Accepting the Unacceptable

I recently saw a documentary called Teddy Pendergrass: If You Don’t Know Me (Flooks, Lichtenstein & Tempest, 2018), about the life and death of Teddy Pendergrass.  For those of you who don’t know, Teddy Pendergrass was a soul singer who became popular in the ‘70s. But at 31, at the height of his fame, he had a bad car accident that made him a quadriplegic. Fortunately, he was able to breathe on his own, talk, and raise his arms half-way.

Understandably, he fell into a deep depression. Can you imagine? He went from being a famous, successful star to suddenly becoming some guy in a wheelchair; hardly able to move. He hadn’t invested his money well and didn’t have much to support himself and his family. Talk about changes in identity!

            He ended up going to a therapist who was also in a wheelchair. Session after session, Teddy showed up, but finally came to the conclusion to end his life. His therapist told him that he had a moral obligation to tell his family his decision, and Teddy agreed to have one last session with all of them there.

            When the time came, his family begged him not to take his life, but Teddy was adamant he was not going to change his mind. On the way out the door, he said to his therapist, “Well, I probably won’t see you again, so good-bye”.

            His therapist hung on to the word “probably” and then suggested the most surprising thing: that he set up a time for his family and close friends to get together and stage a funeral for him, during which time Teddy would be covered with a sheet. He was not to say a word while everyone spoke about him as if he were dead.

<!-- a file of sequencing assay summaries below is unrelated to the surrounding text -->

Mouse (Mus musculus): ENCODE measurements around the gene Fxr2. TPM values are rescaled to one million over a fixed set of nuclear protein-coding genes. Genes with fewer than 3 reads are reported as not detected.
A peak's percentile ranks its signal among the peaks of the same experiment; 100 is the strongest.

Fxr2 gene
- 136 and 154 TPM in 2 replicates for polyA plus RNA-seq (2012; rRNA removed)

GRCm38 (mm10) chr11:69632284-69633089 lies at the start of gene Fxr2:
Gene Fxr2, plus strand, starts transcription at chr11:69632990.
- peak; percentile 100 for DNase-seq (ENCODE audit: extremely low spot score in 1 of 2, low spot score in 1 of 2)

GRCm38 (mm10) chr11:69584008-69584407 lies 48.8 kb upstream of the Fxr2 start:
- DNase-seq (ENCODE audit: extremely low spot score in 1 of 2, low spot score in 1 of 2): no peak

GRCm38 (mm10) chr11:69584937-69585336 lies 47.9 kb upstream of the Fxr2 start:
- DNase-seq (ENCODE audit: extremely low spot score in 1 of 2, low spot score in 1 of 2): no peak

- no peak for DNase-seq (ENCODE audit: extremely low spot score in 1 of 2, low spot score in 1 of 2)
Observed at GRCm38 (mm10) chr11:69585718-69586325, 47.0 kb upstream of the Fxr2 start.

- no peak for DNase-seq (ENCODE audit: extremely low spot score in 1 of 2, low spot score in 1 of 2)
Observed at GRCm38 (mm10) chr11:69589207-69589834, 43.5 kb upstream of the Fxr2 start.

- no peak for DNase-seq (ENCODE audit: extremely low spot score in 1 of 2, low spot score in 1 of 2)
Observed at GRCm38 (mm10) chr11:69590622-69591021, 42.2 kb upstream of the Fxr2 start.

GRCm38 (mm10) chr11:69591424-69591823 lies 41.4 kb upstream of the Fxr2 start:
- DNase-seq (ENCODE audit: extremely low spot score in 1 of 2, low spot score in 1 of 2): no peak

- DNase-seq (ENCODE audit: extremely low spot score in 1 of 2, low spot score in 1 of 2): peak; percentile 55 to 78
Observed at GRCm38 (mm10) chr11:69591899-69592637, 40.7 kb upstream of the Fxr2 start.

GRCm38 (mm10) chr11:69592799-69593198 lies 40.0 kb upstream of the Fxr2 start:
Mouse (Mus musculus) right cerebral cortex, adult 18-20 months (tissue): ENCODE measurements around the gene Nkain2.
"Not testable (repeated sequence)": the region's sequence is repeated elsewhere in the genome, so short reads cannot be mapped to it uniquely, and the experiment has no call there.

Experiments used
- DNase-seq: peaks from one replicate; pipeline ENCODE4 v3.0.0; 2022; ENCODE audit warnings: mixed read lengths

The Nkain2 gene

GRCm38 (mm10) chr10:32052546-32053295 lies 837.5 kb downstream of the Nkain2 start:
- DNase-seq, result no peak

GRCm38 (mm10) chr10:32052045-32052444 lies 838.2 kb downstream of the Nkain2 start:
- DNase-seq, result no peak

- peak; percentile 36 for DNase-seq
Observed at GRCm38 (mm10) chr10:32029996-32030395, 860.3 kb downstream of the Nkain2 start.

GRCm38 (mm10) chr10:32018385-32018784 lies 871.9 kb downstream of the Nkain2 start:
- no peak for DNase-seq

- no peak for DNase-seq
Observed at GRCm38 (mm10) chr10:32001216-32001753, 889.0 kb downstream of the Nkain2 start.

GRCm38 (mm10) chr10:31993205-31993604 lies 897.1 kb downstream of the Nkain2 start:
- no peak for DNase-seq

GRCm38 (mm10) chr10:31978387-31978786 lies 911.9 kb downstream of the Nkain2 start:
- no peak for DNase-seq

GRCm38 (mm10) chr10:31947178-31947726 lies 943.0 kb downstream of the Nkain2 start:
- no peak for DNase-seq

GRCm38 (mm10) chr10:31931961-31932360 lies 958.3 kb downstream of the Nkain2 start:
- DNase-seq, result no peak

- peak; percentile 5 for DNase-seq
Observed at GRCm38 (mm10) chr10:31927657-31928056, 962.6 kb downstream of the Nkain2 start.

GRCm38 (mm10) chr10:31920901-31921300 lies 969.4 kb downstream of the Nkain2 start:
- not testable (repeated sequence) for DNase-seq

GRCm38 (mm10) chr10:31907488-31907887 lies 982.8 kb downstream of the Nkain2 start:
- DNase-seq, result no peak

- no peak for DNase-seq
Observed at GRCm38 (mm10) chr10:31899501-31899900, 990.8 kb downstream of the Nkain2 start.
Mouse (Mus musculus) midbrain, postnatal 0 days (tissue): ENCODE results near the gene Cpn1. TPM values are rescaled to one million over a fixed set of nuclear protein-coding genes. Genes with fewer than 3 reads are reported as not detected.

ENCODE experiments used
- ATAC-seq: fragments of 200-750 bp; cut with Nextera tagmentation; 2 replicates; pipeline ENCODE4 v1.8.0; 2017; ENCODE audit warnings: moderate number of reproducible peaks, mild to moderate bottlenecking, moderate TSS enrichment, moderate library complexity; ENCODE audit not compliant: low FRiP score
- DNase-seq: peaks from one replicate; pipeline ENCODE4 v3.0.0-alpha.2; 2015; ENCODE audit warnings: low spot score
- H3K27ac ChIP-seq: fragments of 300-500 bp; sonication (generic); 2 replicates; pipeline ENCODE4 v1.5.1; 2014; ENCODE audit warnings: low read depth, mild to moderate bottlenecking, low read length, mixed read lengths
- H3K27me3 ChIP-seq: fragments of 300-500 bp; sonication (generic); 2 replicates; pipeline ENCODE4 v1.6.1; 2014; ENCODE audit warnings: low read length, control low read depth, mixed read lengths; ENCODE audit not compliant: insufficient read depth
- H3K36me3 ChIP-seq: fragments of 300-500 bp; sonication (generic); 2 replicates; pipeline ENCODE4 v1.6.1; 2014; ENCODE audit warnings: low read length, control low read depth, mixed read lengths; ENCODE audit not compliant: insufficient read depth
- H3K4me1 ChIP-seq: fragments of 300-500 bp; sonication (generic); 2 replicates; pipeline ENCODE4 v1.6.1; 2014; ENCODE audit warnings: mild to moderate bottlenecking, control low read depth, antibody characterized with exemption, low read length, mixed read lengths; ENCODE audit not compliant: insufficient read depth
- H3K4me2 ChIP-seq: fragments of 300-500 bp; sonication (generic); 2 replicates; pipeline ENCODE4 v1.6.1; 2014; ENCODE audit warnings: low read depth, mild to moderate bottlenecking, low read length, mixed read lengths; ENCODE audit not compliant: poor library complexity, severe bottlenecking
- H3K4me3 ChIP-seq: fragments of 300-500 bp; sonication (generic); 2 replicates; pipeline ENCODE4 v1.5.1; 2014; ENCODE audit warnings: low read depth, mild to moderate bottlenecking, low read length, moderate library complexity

After everyone finished, the sheet was lifted and he said, “I want to live”.

            He then concentrated on building up his strength and because he was able to lift his arms, he could exercise his lungs and was eventually able to sing.

            His therapist, who hadn’t been in a wheelchair that long himself, said, “saving his life was like saving my own”.

            I love this story. Not so much because he went on to find fame and fortune again, but because he took his suicidal thoughts as far as he could without actually playing it out. This unorthodox ritual is finally what it took to turn him around and give him the inspiration he needed to find purpose in his life again.

            I wonder what his friends and family told him that changed his mind? What would I say to a loved one in a similar situation? Why hadn’t their desperate pleadings in the therapy session make a difference, but what was said in the funeral did. What would I want to hear if I were playing dead?

            What would you need to hear to help keep you going in the worst of times? Can you tell yourself these things now? How do we accept the unacceptable in our lives? What abilities do you still have, and what can you do to continue to develop them? Can you find purpose and meaning in your life just the way you are? What do you value about yourself? Can you ask your loved ones now what they value about you, what it is they would miss if you were dead?

            This movie, too, reminded me of the book Tuesdays with Morrie, a true account by Mitch Albom (1997). Morrie was Mitch’s mentor who ended up having a terminal illness. Morrie decided that he wanted a memorial service while he was alive, so that he could hear what it was that people loved about him. His thought was: why wait until I am dead when I can’t hear what they say?

            Would you want to do the same thing?

Would I?

Envy

I am seriously envious. My sister just came back from China. She went to a huge Chinese wedding. She climbed a mountain that looks just like the pictures you see; swirling fog at the base of the mountain, steep inclines, wild orchids growing on the side of the cliff. She hiked the Great Wall. She ate exotic foods and met all kinds of people. My sister is 52 but has the energy of a 20-year-old. She lives in Massachusetts and in five days will fly out here to California for 5 days!